The authors must see the problems there too because there are quite a few "how to make up for this" sorts of tips in the book... reminders that I might have to slow down and earn people's trust before forging ahead with my big plans, and tips about who to get on my side. Nurturing personalities, or analytical, even people who avoid conflict because they might see a way to get around issues instead of just being confrontational. There were also suggestions for the types of assignments or projects I should try to be involved in. For example I should look for areas that are bogged down with stupid barriers that everyone hates, because I can fix those. I do not need to be the "official" leader of everything, because I'll usually find a way to have a great deal of influence no matter what.
As personality tests go this is a fun one to think about. When I read through the "Ideation" strength part of me felt like it might be talking about everybody. And my first three strengths have a lot of overlap and things in common - basically about leadership and taking control. But I like the tips and will keep the book around for reference, and have a few others around my office that I think have taken the assessment who I'd like to talk with about their strengths. Should be some good discussions.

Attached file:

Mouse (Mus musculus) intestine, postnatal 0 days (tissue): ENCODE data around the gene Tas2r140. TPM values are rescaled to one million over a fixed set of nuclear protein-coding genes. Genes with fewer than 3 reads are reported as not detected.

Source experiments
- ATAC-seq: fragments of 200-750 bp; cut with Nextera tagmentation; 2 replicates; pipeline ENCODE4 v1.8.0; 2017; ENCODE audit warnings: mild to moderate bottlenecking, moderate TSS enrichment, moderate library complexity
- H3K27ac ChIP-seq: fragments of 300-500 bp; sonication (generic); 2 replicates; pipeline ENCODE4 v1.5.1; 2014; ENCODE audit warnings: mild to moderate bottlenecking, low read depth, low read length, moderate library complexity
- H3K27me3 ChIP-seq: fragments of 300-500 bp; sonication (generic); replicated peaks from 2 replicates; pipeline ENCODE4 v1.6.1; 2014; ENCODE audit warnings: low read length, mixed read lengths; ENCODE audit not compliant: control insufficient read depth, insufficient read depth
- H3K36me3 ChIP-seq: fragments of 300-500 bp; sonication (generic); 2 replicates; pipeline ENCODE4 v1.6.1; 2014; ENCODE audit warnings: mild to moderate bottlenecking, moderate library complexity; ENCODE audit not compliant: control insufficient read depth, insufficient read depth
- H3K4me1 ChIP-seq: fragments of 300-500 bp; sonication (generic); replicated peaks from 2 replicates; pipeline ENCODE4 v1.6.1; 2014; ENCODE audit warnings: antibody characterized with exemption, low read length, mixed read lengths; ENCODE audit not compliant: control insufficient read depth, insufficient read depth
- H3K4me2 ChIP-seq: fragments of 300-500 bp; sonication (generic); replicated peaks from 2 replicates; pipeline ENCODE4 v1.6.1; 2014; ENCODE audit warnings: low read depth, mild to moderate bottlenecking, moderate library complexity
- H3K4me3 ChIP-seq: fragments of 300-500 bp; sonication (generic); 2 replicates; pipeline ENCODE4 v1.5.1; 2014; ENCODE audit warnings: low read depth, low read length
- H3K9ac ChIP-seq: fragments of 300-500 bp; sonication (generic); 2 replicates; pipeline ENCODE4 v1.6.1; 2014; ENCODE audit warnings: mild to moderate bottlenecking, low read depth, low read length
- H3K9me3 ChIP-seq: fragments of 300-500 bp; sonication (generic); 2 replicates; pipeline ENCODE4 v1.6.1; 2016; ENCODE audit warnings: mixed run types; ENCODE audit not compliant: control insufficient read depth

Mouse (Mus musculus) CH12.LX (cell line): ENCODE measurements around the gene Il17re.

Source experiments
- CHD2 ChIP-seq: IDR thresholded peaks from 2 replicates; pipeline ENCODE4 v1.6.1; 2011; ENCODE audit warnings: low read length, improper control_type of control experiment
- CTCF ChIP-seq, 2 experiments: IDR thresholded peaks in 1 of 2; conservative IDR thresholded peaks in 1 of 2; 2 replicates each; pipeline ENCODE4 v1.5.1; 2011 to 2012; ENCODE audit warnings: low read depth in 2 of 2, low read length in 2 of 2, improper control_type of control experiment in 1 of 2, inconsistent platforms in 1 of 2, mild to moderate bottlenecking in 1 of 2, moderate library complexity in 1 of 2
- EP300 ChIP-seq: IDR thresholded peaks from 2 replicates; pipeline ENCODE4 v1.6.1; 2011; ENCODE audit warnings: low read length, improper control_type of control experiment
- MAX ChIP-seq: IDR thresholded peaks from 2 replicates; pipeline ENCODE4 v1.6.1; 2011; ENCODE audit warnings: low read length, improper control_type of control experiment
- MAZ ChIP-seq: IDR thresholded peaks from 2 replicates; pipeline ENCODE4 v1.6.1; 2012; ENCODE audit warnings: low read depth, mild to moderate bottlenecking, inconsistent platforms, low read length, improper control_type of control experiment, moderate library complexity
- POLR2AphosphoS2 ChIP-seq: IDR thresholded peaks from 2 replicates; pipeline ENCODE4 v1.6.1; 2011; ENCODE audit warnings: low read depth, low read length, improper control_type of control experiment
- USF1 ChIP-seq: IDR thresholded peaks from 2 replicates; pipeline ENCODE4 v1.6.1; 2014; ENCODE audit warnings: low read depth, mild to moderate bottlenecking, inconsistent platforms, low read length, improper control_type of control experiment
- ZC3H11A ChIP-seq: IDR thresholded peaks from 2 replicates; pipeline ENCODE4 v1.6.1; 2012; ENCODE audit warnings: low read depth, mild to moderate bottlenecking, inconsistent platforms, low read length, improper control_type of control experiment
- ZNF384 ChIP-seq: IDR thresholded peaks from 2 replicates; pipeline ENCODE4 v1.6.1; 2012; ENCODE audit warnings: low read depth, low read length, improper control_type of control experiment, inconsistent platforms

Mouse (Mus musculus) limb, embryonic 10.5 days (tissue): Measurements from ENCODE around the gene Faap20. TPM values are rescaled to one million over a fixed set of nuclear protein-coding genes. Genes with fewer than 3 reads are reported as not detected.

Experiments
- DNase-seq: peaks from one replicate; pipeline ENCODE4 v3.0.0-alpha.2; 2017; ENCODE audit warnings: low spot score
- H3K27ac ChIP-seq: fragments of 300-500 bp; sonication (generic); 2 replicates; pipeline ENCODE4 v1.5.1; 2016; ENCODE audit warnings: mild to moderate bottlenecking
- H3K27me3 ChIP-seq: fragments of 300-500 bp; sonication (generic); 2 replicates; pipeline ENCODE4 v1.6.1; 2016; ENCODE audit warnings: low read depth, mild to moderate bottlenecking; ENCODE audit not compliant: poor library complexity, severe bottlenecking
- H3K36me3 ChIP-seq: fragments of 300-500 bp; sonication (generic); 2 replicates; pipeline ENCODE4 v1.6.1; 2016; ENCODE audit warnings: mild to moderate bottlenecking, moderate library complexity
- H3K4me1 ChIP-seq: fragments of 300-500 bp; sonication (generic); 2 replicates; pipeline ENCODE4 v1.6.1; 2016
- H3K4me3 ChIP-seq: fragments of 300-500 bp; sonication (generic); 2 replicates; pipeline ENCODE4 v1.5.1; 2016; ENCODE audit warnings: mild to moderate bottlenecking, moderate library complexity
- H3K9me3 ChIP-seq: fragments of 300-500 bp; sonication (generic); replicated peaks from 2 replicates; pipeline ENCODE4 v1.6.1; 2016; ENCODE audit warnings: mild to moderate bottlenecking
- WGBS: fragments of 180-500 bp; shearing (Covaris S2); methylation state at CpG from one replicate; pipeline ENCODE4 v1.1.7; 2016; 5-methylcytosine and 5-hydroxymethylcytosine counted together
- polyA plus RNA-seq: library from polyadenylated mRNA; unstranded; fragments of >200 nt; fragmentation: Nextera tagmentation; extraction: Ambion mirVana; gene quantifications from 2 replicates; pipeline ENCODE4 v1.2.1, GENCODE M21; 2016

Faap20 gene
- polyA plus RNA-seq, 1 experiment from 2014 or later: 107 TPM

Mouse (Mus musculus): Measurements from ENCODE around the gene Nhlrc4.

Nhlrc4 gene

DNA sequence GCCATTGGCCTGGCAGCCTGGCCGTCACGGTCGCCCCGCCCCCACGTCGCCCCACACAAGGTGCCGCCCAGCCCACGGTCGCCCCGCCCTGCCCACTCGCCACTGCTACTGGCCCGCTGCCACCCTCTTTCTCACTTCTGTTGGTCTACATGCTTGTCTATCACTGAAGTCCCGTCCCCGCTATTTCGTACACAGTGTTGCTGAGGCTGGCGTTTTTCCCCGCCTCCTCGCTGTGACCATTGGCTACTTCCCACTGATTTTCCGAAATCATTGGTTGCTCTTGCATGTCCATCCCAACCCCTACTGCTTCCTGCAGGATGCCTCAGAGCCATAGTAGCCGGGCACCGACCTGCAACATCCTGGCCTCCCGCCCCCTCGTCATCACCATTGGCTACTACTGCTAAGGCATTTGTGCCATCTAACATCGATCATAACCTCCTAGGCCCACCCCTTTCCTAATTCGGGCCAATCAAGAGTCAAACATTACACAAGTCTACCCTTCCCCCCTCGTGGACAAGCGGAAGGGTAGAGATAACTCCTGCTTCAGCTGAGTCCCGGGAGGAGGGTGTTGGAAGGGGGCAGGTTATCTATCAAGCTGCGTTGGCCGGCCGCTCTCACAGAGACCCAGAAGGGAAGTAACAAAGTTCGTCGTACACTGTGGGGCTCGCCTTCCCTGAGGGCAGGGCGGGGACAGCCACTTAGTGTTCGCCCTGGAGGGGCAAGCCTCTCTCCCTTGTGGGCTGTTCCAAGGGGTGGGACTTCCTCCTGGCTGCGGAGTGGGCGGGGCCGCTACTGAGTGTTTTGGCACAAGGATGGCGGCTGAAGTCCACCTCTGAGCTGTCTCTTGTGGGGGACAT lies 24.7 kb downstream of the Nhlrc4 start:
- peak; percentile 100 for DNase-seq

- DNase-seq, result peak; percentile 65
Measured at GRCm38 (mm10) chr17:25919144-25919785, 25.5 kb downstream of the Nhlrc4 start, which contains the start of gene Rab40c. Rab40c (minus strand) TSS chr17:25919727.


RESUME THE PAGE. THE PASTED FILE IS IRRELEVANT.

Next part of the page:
|Two Stories With The Same Ending
“The problem is, there’s one of two stories here,” I said. “And I don’t know which one I’m in.”
Gini kept a respectful distance, close enough to hug if I needed it, far enough that I could speak.
“In the one story,” I continued, “All of this pain and frustration and heartache I’m going through is the low point in the third act. And if that’s the case, it’s like Clarion, where I had a complete breakdown in Week Five, yet in Week Six I wrote the first story that I ever sold to Asimov’s. So maybe this wretched failure is just me breaking through to something greater.
“But the other story – which is equally possible – is far sadder. That’s the story where the old mediocre guy keeps trying over and over again, and never realizes when he should quit. And that’s the one where he spends the next twenty years flailing, chasing a dream that he’s totally ill-equipped for, wasting all of this time and effort on something that he’s not very good at and yet is too obsessive to let go of. And then all those evenings devoted to the craft become sad, wasted, a mountain of lost time.